I have a love-hate relationship with this season. I really love the way Dexter’s character is evolving, especially in this episode, as he finally comes face-to-face with what it really means to call his urges his Dark Passenger. But there is just way too much happening at once. I care less about Dexter’s relationship with Hannah than I do about LeGuerta’s Bay Harbor Butcher investigation. I have hope that the final two episodes will make me care about Hannah’s existence, though, as the two main women in Dexter’s life go head-to-head.
At what point does a serial arsonist become a serial killer? Another burn victim was discovered, and this time there are witnesses. The suspect wore a green full-body suit, and he was huge – at least seven feet tall. The name “Bobby” is written in the soot once again. That’s five Bobbys in two weeks. None of the victims were named Bobby, and these latest two were a mother and daughter duo. The arson investigator looks at one of the victims in a way that makes my skin crawl. He looks up and locks eyes with Dexter. You’re in trouble now, pal.
Hannah sets the table for dinner while Dexter fills her in on the latest arson case. He promised Deb he wouldn’t take any cases from the police. As much as part of him wants to be there with Hannah (that part is his wiener, amirite?), his Dark Passenger wants to be somewhere else. His Dark what now? Hannah doesn’t understand the need to kill; Dexter always has a choice. He tries to explain, but she doesn’t get it.
They’re interrupted by a surprise visit from Hannah’s dad. She doesn’t look happy to see him. They haven’t spoken since he went to prison. But he spent a lot of time with the shrink during his sentence, and he’s there to take responsibility for how awful of a father he was. Um, is? He brought her a gift, too. He rebuilt Hannah’s childhood dollhouse. Hannah hates the dollhouse. It dregs up bad memories of her past. Her father brought her that as a gift after he left her in a hotel room for three days while he played in a poker tournament.
Arson investigator Philip Bosso gives his profile of the phantom arsonist. Dexter knows that he could be describing himself: works in or on the outskirts of law enforcement, has poor social skills, etc. After the meeting breaks up, Dexter does a little research on Mr. Bosso. He has found the point of origin for so many arsons that he’s either really great at his job, or he started them himself.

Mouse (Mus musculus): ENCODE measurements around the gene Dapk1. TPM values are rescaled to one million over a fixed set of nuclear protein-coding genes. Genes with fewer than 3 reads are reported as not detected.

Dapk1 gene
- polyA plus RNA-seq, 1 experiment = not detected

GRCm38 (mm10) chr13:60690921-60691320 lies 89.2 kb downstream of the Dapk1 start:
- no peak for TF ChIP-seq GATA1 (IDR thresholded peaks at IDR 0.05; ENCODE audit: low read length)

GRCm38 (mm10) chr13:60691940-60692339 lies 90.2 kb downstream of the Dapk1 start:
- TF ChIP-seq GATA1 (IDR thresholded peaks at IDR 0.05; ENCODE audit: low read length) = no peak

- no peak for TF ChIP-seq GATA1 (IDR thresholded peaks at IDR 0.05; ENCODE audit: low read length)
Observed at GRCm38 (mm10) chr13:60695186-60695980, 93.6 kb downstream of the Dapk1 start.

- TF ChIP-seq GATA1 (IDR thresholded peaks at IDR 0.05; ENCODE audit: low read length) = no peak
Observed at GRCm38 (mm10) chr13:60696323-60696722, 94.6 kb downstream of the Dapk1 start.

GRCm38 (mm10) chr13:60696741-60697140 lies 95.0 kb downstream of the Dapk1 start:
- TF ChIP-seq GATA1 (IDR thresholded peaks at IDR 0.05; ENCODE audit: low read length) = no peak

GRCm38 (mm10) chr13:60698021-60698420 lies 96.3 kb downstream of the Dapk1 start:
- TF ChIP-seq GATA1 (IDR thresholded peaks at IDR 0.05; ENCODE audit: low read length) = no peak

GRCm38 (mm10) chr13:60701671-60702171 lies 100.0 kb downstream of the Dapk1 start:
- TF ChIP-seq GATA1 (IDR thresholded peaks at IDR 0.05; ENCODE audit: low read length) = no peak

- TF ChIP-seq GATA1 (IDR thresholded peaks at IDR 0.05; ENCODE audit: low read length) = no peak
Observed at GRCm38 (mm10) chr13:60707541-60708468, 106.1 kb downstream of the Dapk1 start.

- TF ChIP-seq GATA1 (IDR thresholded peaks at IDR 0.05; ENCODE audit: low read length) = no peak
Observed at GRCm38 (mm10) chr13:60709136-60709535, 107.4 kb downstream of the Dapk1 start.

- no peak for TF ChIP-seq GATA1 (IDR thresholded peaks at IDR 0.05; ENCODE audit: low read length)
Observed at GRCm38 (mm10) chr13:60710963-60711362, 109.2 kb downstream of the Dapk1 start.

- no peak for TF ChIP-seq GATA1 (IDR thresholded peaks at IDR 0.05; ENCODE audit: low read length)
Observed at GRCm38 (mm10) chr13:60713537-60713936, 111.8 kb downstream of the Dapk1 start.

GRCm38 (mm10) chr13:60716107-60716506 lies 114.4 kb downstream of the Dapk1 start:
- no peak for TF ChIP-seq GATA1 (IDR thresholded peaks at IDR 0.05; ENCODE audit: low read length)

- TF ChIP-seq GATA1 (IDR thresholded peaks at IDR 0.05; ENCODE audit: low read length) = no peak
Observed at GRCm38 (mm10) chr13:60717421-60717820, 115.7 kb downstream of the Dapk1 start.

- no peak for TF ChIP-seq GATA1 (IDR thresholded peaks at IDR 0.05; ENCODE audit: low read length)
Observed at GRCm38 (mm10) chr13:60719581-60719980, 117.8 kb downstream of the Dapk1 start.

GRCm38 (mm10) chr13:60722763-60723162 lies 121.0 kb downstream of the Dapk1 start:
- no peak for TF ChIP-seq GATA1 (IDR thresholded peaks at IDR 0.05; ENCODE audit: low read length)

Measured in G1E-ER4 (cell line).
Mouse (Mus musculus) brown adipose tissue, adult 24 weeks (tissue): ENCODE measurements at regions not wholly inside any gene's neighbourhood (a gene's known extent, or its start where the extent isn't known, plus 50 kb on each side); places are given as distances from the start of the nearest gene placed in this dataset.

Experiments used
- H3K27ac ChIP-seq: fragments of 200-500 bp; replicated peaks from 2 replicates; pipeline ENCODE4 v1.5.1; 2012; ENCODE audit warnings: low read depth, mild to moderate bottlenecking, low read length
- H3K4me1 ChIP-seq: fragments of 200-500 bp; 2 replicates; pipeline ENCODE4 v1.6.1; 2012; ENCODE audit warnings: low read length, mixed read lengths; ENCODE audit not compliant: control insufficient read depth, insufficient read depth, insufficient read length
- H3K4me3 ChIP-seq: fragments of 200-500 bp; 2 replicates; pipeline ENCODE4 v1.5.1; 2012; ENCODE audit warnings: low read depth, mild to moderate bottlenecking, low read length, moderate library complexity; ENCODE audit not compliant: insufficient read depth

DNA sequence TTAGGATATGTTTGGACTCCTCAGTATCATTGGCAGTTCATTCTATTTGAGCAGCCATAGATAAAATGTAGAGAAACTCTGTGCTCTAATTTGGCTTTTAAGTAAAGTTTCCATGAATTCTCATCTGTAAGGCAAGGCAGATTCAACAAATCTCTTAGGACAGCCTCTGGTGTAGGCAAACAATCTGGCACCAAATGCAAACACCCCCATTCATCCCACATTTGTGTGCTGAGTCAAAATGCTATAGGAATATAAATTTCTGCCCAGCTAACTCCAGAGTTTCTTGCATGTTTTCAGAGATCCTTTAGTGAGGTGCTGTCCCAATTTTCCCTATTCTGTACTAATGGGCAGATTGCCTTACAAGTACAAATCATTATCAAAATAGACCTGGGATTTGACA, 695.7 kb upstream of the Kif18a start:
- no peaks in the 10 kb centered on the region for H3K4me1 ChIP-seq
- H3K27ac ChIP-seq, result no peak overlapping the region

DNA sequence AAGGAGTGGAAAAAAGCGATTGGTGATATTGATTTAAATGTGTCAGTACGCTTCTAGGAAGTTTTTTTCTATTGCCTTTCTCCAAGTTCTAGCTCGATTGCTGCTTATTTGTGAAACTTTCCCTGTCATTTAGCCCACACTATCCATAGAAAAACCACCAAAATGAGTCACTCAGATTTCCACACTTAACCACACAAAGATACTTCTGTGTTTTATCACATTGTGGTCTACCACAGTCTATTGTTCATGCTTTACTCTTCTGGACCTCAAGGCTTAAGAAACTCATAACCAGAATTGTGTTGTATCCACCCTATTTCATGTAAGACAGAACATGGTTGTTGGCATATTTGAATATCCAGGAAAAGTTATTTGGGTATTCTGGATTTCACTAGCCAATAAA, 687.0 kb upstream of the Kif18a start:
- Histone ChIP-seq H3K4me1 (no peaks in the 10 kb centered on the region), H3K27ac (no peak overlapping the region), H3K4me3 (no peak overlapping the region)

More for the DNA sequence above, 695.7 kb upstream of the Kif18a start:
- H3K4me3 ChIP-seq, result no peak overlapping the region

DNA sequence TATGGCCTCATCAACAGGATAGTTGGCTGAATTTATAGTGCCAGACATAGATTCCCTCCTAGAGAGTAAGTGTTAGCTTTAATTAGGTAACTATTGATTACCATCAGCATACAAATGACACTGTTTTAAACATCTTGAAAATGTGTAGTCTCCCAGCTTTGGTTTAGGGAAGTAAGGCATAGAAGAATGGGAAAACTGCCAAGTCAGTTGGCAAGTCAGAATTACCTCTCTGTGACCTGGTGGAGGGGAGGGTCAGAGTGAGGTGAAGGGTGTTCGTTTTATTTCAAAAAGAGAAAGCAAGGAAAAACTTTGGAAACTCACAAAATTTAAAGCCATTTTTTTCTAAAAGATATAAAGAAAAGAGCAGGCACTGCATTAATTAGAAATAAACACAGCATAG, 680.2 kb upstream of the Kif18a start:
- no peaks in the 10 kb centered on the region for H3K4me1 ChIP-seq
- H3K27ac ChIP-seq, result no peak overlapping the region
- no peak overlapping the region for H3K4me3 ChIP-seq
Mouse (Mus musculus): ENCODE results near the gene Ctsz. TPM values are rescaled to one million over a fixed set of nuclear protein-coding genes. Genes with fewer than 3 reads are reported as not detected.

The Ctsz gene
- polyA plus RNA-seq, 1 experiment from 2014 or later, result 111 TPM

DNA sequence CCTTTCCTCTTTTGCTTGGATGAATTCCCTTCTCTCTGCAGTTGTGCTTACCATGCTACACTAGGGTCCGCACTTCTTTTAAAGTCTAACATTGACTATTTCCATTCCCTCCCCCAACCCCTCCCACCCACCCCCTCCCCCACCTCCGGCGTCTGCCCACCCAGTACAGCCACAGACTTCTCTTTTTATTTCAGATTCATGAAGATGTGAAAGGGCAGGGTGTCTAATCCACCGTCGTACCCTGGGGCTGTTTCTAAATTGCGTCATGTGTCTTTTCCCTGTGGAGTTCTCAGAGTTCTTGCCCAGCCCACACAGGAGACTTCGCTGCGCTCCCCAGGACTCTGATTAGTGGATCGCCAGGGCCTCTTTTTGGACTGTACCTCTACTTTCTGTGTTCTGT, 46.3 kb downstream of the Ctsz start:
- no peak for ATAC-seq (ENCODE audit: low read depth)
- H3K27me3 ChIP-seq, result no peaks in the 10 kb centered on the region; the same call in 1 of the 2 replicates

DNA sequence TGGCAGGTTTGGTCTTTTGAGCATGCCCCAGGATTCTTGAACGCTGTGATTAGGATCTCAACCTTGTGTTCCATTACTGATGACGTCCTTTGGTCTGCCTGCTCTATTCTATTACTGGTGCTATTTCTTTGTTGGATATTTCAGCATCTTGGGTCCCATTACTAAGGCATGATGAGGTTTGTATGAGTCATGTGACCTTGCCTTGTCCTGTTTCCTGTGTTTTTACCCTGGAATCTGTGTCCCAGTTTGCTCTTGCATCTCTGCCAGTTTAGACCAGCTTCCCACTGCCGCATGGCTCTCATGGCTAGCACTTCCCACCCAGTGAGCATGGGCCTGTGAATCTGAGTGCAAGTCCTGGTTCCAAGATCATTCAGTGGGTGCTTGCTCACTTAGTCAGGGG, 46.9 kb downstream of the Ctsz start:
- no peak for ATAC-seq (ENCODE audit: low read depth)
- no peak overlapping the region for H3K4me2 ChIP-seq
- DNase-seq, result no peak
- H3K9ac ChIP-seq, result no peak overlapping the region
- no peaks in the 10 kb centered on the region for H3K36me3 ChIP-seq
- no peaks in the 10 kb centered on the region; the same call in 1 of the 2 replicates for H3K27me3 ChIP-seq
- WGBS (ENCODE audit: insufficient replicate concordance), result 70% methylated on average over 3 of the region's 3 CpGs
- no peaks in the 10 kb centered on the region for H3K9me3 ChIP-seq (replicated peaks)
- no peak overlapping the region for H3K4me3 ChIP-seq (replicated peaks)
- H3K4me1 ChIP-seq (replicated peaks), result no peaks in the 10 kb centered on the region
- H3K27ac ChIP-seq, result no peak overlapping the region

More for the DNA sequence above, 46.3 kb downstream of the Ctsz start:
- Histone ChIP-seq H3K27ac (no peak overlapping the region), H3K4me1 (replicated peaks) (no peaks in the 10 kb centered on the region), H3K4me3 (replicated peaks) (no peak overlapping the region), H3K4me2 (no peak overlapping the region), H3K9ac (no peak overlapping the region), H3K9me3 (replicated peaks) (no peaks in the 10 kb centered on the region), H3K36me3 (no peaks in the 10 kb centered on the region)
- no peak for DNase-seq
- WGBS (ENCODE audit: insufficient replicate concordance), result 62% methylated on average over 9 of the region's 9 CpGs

Time for the stalk. Dexter follows Bosso to a park and finds his SUV. The back seat is filled with camp fuel and electric fuses. Bosso appears in full Civil War Confederate soldier garb. Dex has no choice but to pretend he’s a reenactor too. Bosso is in charge of artillery, which explains the materials in his car and a big event gives him an alibi for some of the kills. He’s not the killer, he’s just weird.
Things seem to be going well with Hannah and Papa Clint. So well, in fact, that she invites him to stay at her place for his last night in Miami. He’s headed off to Louisiana to start a crawfish business. Which is a real thing, I guess. I immediately wonder if Hannah has some special plans for her father, to pay him back for all the terrible things he put her through when she was growing up.
A tall, familiar looking man boards a bus, wearing silver fireproof pants. It’s a janitor that Angel was questioning earlier. He puts on a matching jacket and head covering. As the bus pulls up to the stop, he sprays a few passengers with gas. The others flee, screaming, as the back of the bus, and a few passengers, are engulfed in flames.